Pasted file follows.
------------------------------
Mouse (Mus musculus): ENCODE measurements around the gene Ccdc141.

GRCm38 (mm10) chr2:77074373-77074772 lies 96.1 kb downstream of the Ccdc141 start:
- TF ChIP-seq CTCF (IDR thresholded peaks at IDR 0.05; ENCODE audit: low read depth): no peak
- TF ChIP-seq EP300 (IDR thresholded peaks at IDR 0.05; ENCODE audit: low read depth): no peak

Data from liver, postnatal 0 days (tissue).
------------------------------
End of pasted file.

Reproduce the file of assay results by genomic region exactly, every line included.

Mouse (Mus musculus): ENCODE measurements around the gene Ccdc141.

GRCm38 (mm10) chr2:77074373-77074772 lies 96.1 kb downstream of the Ccdc141 start:
- TF ChIP-seq CTCF (IDR thresholded peaks at IDR 0.05; ENCODE audit: low read depth): no peak
- TF ChIP-seq EP300 (IDR thresholded peaks at IDR 0.05; ENCODE audit: low read depth): no peak

Data from liver, postnatal 0 days (tissue).